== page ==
79 min     5.3     2019     USA


In tiny Colewell, Pennsylvania, the residents gather at the post office for mail and gossip, while the days pass quiet and serene. That is until news comes that the office is to close, and beloved clerk Nora (a marvelous Karen Allen) is left to fight for her job and reflect on the choices she has made that kept her in Colewell for so many years. Touching, with a hint of melancholy, Tom Quinn’s eloquent film is an ode to small-town life and the quiet emotions that come with nostalgia and memories of the past. As fears arise around her future and her past becomes ever more present, Nora states, “I don’t want to be lonely,” but what that means is elusive. Colewell gorgeously captures rural America, while giving space to the beauty of time passing and reflecting on what determines a life well lived.


Peter M wrote:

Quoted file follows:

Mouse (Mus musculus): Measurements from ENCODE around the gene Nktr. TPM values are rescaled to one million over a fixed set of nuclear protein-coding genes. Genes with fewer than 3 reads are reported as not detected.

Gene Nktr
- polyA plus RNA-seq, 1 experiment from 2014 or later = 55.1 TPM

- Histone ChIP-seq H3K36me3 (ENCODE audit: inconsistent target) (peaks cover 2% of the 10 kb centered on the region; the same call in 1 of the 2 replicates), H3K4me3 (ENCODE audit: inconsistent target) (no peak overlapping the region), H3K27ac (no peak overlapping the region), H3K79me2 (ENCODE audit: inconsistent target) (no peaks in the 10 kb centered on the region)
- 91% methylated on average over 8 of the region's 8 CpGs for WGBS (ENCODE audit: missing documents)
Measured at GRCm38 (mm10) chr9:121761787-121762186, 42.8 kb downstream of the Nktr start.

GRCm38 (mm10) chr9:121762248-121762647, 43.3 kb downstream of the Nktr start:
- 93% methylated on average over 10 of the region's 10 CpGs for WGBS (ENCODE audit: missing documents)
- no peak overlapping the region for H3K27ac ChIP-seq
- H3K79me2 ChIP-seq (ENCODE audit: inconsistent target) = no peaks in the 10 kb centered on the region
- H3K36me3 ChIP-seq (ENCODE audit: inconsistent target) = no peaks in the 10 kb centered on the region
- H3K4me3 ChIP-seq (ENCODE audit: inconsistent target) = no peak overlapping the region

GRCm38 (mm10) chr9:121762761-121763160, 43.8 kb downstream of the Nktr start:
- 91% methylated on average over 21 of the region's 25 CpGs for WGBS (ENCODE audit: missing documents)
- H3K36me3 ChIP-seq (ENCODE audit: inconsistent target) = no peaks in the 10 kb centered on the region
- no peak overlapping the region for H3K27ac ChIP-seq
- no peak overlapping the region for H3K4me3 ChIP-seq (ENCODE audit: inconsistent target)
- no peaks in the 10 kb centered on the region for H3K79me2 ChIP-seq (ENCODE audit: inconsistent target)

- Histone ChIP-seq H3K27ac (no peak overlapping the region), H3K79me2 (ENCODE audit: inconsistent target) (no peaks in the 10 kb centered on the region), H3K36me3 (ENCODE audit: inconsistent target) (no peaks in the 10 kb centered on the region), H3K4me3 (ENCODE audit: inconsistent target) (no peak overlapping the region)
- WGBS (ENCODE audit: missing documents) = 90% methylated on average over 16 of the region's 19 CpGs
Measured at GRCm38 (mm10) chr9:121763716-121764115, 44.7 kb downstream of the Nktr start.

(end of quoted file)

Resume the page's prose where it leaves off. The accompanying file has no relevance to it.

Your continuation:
Okay, this is definitely not aimed at the typical movie goer. Colewell is a quiet movies that in my opinion rewards the patient viewer. It isn't dramatic or suspenseful and a cynical reviewer would probably blurt out that nothing happens in it. It is more of a slice of life film, a character study. It is also a gentle commentary on the changes in society as companies have become bigger and bigger and drive smaller companies out of business. Post offices don't exactly fit into that model, but comparisons can be made. If you are older like I am you may remember the phrase "going postal." That was before this age of mass shootings everywhere, back when the stress and pressure of an enlarging and transforming postal service drove employees to extreme violence. Nowadays it feels like that growing trend was the canary in the coal mine, and we see that sort of stress and pressure everywhere in life. But there is no violence in this gentle character study, except for a few raised voices by townspeople who don't want to see their local post office close down. I write novels that start at point A and go to point B, so I am not a big fan of flashbacks in movies. But there is an interesting use of flashback here, and in fact I wish they went a bit farther with it concerning the main character's personal history. Anyway, I highly recommend this film, though I suggest you not watch it when you are weary, because quiet films often require a more focused viewing, without distractions or cat naps. Take a break halfway through it if you need to. It may be worth it to you also.